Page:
A History of Western Philosophy Book 5
A History of Western Philosophy Book 5: Two Opposed Philosophies: Analytic Philosophy and Contemporary Continental Philosophy
A history of Western philosophy is a progressive story of the best answers to the most interesting and important questions we have asked in our attempts to understand the world and our experience in it from the beginning of our time on Earth. Examples of such questions are:
- What can we know, and how can we come to know it?
- What is the fundamental nature of our world and ourselves?
- How can we best live and organise our individual and collective lives most satisfyingly and happily?
From early childhood to very old age we all ask philosophical questions because we feel the need to understand our human situation and condition.
This history is divided into 11 major Parts presented in 7 separate Books, covering the main developments in science and philosophy over the past 2,500 years. During this time, some radically different schools of thought have emerged, all integrally related to the history of the times, societies and cultures from which they arose.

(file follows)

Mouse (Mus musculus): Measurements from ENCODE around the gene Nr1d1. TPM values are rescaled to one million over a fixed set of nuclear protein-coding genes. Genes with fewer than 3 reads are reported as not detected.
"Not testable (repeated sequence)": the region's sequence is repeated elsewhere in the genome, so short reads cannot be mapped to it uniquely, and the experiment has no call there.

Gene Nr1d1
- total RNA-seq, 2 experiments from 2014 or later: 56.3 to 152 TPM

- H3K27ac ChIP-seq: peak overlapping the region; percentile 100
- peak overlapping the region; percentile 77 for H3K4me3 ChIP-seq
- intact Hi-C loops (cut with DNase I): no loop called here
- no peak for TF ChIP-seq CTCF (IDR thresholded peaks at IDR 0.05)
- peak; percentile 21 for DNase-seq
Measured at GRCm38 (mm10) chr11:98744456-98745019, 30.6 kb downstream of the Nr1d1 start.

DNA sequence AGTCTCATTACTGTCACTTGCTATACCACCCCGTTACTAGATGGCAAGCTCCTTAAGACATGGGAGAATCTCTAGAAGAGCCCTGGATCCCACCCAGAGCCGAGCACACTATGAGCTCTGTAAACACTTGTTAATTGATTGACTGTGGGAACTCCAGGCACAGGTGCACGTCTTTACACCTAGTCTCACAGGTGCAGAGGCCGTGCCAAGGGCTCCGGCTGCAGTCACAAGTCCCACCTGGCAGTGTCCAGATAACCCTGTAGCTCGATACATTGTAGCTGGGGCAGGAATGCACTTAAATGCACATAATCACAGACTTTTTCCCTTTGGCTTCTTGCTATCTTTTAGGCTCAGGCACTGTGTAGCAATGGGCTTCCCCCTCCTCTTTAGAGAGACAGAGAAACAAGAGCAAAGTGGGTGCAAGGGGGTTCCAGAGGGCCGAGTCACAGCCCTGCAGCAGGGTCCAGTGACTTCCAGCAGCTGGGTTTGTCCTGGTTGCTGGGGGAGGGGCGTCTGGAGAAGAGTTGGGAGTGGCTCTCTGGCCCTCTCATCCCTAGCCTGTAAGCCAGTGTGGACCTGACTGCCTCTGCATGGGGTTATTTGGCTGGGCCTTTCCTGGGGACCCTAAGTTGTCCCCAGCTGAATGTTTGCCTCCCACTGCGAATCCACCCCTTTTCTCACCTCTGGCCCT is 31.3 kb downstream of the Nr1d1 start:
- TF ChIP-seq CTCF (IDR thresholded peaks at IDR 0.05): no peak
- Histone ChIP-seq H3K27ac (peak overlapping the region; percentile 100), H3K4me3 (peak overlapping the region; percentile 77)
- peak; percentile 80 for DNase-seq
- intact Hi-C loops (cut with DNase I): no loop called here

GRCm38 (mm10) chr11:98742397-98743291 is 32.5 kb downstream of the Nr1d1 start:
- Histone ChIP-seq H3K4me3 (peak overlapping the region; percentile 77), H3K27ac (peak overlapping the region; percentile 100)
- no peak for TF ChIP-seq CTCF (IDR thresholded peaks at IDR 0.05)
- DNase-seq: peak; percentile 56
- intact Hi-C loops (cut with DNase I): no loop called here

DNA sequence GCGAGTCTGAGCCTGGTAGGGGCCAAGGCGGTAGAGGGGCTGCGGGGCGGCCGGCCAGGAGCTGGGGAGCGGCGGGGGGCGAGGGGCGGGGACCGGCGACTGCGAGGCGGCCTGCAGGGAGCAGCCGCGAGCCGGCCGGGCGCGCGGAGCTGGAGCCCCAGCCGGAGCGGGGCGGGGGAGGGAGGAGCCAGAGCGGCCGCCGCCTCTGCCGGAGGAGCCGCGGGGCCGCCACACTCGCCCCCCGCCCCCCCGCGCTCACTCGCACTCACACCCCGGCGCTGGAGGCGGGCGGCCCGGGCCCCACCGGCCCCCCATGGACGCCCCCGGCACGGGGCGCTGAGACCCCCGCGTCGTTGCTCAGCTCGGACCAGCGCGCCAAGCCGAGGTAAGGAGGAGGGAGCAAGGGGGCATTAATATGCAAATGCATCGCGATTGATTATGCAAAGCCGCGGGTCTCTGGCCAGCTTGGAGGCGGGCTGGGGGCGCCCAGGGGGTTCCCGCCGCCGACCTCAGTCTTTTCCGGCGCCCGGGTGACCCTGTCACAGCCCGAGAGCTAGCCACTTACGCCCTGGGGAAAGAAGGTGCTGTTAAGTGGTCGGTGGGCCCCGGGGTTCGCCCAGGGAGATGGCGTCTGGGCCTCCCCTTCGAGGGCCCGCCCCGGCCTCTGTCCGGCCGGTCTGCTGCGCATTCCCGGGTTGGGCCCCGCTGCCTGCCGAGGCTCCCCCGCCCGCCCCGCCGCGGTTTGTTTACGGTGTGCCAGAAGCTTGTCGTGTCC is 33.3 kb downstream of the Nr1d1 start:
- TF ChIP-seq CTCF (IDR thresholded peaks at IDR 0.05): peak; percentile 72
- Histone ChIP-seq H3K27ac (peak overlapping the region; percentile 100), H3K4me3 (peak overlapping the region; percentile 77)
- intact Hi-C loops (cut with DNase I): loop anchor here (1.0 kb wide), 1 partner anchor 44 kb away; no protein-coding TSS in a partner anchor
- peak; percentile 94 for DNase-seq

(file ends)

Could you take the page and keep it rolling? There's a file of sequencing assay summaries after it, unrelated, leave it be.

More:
Book 5: Two Opposed Philosophies: Analytic Philosophy and Contemporary Continental Philosophy
Part 7: Analytic Philosophy: Logical Positivism, Linguistic Philosophy and the Philosophy of Language: Analytic philosophy was based on the methods of symbolic logic developed by mathematicians such as Bertrand Russell who assumed that philosophical problems could best be solved by a logical analysis of the major concepts or propositions of statements. Russell began by trying to reduce language to its most simple basic components in order to remove its ambiguities and give it the objectivity of mathematics. The greatest analytic philosopher of the twentieth century. Ludwig Wittgenstein, showed the impossibility of arriving at a perfectly logical language by explaining that it is not only the words that communicate meaning but the contexts in which they are used.
Part 8: Philosophy since the 1960s: Contemporary Continental Philosophy: Against the analytic philosophers, the predominantly European Continental philosophers developed intellectual theories which rejected the propositions and values of the Enlightenment and argued that language is unavoidably unstable so that our linguistic and cultural meanings can never be unambiguous or certain.
|Date of Publication||2018|